So I would suggest pitching to the father a reversal of roles - he picks them up at the commencement of their time with him, you pick them up at the conclusion of their time with him. If you want a parenting plan, then go a step further and organise a family dispute resolution conference through Legal Aid or Relationships Australia, or wait until he does - he can't go to court without first attempting family dispute resolution anyway.

    Just bear in mind that the court will likely make the travel arrangements reasonably equal. It probably won't order that he do all the driving.

    Alternatively, of course, you both could go to court and place the decision into the judge's hand, but court outcomes are entirely unpredictable, and the proceedings take up to three years to determine, cost upward of $20,000 in fees, and stand an extremely high chance of sundering any semblance of an amicable co-parenting relationship that you might have had before, or might have been able to develop. Nobody wins in court. Try every avenue for settling disputes between you both first, rather than go straight to court.
     
  6. Marysue

    Marysue Member

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    Thanks.

    I am happy to share the transport but if he hasn't seen them for 7 weeks and only wants to spend a day with them I just don't think I should have to...

    He doesn't share any parenting duties with me. Surely the courts are not going to order someone to share transport when the other person has between 5-10% custody a year?
     
  7. AllForHer

    AllForHer Well-Known Member

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    If the court makes orders on this matter, it's extremely likely he'll be seeing them a lot more than 5-10% of the year. 5-10% is also an average of 1.5 nights a month - are you saying he's only seen them for one to two overnights a month? If so, why is seven weeks of no time that much more significant than four weeks with no time?
     
  8. AllForHer

    AllForHer Well-Known Member

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    I also note the distance between you and the father is 20km. That's trivial by court standards - 20 minutes in a car, even less if it's highway driving. The likelihood of the court ordering the father to do all the driving over such a short distance is next to none.
     
  9. Marysue

    Marysue Member

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    The distance between us is minimal hence why I am annoyed he won't drive it to pick the kids up. I don't mind dropping the kids off to him (or picking them up whichever) if he made a regular arrangement and had them overnight or something, but he messages the day before and says "I can have the kids tomorrow. Drop them off at 9 am.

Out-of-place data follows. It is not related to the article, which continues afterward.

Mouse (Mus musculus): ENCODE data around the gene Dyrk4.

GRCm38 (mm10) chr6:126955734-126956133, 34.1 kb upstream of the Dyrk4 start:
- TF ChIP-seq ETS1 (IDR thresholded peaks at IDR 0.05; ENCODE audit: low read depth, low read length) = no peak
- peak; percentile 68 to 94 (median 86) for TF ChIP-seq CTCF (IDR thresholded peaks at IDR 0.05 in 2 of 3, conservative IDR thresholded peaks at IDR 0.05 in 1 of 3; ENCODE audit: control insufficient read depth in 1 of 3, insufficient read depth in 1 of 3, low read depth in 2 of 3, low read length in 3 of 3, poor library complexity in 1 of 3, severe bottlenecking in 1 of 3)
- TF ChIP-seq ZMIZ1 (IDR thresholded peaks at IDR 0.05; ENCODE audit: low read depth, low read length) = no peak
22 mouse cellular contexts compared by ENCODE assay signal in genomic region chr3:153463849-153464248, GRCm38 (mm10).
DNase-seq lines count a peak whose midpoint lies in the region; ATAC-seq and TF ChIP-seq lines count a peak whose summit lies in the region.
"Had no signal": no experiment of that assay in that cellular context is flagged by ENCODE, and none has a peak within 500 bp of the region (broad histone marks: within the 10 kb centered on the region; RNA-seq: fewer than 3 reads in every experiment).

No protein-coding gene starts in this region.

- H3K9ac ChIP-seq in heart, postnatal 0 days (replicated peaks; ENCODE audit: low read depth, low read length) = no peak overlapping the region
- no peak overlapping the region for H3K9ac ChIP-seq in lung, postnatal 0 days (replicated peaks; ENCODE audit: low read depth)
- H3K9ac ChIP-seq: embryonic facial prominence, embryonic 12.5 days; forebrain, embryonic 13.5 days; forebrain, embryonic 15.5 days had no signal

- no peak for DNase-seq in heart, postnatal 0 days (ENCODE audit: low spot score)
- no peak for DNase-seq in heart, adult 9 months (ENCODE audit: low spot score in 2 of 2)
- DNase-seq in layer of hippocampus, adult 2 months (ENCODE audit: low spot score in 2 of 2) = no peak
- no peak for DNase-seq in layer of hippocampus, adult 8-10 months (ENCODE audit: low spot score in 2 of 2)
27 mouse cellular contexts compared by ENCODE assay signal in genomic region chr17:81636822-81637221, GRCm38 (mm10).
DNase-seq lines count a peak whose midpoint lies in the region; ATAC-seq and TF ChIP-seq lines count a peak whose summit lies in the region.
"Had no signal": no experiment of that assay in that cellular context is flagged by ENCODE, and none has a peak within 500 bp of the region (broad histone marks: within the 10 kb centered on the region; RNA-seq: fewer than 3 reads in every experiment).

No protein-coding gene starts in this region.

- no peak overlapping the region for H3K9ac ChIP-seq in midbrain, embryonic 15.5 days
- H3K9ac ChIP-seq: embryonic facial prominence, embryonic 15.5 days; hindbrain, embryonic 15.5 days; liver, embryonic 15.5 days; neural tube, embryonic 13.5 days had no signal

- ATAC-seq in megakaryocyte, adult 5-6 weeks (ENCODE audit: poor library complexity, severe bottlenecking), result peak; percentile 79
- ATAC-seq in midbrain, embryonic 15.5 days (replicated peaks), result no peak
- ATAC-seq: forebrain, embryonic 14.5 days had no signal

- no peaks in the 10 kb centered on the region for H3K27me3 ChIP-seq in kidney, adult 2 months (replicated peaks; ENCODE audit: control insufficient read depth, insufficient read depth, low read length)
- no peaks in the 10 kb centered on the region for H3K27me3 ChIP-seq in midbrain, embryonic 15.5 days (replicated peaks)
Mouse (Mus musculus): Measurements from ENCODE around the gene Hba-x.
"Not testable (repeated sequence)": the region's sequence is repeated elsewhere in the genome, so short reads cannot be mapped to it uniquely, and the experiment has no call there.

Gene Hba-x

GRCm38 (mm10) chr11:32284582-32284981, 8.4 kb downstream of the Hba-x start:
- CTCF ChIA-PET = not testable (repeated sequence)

Despite working 3 weeks on 3 weeks off the roster last year, he had them for a total of 30 days. This includes 2x 1-week stays during school holidays and the rest was a mix of sleepovers and single days. I would love for him to have more contact and think that a 4-week absence is just as bad as a 7-week absence.

    I do all the after school activities driving. He won't have them on a Friday night when they have Saturday sports because he refuses to take them. He won't take them to any prearranged activities when he has them either. I know taking them 20 minutes in a car is a stupid argument, but he calls them once a week, sees them hardly ever, pays minimal child support now and still expects me to be catering to his needs.
     
  10. AllForHer

    AllForHer Well-Known Member

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    I understand your position, but I urge you to keep things in perspective.

    You're looking at what the court would rule, but to get to that point, you're looking at costs of upwards of $20,000, three years of yours and your kids lives, and an extraordinary emotional challenge for everyone.

    Further to that, parents tend to go into court with ill-placed optimism. Judges are harsh, they don't pretty anything up and they hate hearing parenting matters because the extreme majority of cases could be resolved with logic and compromise, instead of taking the matter to an already poorly-resourced adversarial court.

    A judge - any judge - will berate you and the father for fighting in court over a driving distance of 20km, and on this particular issue, I don't think you would win. I think the court would order you to drive one way, and the father the other, and I dare say the father would seek other orders as well, like having the kids more often just because he would be angry about going to court over something as petty as changeover travel.

    That's just my view, though, based on my knowledge and experience in this particular field, so if you want to be sure, perhaps you should speak to Legal Aid for legal advice.